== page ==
Sep 18 – 22, 2017
Congress Centre "Le Majestic"
Europe/Zurich timezone

Excitation density distribution effects on fast ZnO excitonic emission

Sep 21, 2017, 9:45 AM
Congress Centre "Le Majestic"

Congress Centre "Le Majestic"

Chamonix (FR)
Oral presentation S11_Mechanisms 2 (Orals) Scintillation Mechanisms




ZnO crystals and nanoparticles have promising scintillation properties an subnanosecond scintillator. There is huge number of publications concerning laser excitation of ZnO. Nevertheless, it is still not clear how the properties of ZnO scintillation are connected with the physics of process in this crystal, which significantly differs from traditional inorganic scintillators being mostly ionic crystals.
The intensity and kinetics of ZnO emission strongly depends on the energy and fluence of excited photons both at ambient temperature and low temperatures. We perform systematic study of ZnO time-resolved luminescence: z-scan under intense interband femtosecond excitation 266 nm (3rd harmonic of Ti:Sa laser) and excitation by X-ray synchrotron radiation.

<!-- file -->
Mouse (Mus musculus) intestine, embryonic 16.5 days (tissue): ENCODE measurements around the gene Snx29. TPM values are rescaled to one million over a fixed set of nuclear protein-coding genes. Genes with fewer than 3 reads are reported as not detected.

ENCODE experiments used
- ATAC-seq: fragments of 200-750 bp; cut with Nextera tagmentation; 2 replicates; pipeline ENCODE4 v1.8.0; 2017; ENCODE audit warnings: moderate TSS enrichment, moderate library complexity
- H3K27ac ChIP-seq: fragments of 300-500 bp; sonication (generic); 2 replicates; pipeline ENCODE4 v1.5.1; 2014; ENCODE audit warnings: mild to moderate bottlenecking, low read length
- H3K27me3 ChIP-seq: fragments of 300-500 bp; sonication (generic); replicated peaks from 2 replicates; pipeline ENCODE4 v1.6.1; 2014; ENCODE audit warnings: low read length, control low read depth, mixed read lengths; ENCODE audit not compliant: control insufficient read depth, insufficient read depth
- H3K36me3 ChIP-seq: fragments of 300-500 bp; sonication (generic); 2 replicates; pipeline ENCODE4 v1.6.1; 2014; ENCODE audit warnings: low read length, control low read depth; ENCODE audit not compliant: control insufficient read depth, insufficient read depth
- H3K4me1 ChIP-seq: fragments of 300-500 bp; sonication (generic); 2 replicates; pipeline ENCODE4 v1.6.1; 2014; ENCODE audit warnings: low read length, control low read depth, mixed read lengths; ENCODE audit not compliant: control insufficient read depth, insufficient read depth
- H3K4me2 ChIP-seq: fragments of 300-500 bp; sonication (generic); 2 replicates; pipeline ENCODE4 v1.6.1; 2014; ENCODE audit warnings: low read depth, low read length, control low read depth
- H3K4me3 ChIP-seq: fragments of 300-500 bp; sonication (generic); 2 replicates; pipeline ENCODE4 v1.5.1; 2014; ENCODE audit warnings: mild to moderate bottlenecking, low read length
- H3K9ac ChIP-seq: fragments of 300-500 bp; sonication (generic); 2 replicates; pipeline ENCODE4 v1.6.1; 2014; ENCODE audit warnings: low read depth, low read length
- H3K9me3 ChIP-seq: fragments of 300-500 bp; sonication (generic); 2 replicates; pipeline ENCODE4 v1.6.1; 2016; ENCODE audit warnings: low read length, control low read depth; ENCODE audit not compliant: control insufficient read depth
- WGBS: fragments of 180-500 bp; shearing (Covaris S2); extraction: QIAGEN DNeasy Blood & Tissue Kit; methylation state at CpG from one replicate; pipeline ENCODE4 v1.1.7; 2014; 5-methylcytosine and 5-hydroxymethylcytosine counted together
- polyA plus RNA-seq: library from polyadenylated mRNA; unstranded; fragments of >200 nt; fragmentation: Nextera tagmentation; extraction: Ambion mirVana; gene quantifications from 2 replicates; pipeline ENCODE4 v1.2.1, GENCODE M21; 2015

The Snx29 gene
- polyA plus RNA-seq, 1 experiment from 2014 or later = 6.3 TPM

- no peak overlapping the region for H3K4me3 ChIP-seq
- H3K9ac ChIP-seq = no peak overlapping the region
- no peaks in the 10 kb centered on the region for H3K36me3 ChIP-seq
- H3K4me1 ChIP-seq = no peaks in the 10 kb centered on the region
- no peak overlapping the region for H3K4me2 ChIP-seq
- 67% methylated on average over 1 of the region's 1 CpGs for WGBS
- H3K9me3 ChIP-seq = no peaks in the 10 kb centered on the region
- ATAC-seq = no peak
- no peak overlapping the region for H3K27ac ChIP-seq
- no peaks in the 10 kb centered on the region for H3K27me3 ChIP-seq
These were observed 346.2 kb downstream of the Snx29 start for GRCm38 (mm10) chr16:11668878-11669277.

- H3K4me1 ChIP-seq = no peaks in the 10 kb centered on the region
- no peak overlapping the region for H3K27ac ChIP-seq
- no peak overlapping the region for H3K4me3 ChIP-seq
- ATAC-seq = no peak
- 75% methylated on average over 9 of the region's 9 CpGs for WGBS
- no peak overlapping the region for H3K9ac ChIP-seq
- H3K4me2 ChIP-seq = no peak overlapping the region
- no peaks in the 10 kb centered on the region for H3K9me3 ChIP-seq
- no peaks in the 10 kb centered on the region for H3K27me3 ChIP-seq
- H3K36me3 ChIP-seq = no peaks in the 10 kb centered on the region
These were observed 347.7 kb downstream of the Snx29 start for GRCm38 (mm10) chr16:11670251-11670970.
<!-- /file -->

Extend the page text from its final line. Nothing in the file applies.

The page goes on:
Z-scan allows the systematic study of the luminescence intensity and decay characteristics in case when excitation density changes in space with characteristic scale of tens of microns. The results show non-monotonic behavior of luminescence intensity with excitation intensity. The possible reason of such behavior is the combination of (1) the increase of exciton production with the increase of electron and hole density and (2) the decrease of emission intensity and fastering the kinetics with the increase of exciton concentration.
The change of X-ray excitation energy result in nanometric changes in spatial distribution of excitations. The most prominent result is the excitation below (950 eV) and above (1100 eV) of Zn 2p core energy. We calculate the dramatic modification of the distribution of energy of Auger electrons created in cascade process, resulting in appearance of much higher number of Auger electrons with energy below 200 eV in case of 1100 eV excitation. Such electrons have small mean free paths (about and less than 1 nm) and therefore the spatial distribution of electrons and holes in track after 1100 eV absorption is characterized by higher number of dense regions in track structure. This analysis can be used to explain the increase of fast (about 100 ps) component in decay kinetics under 1100 eV excitation.

Primary author



Andrei Belsky (University Lyon1, CNRS) Andrey Vasilyev Dr Nikita Fedorov (Univ. Bordeaux-CELIA) Dr Mathieu Dumergue (ELI-HU)

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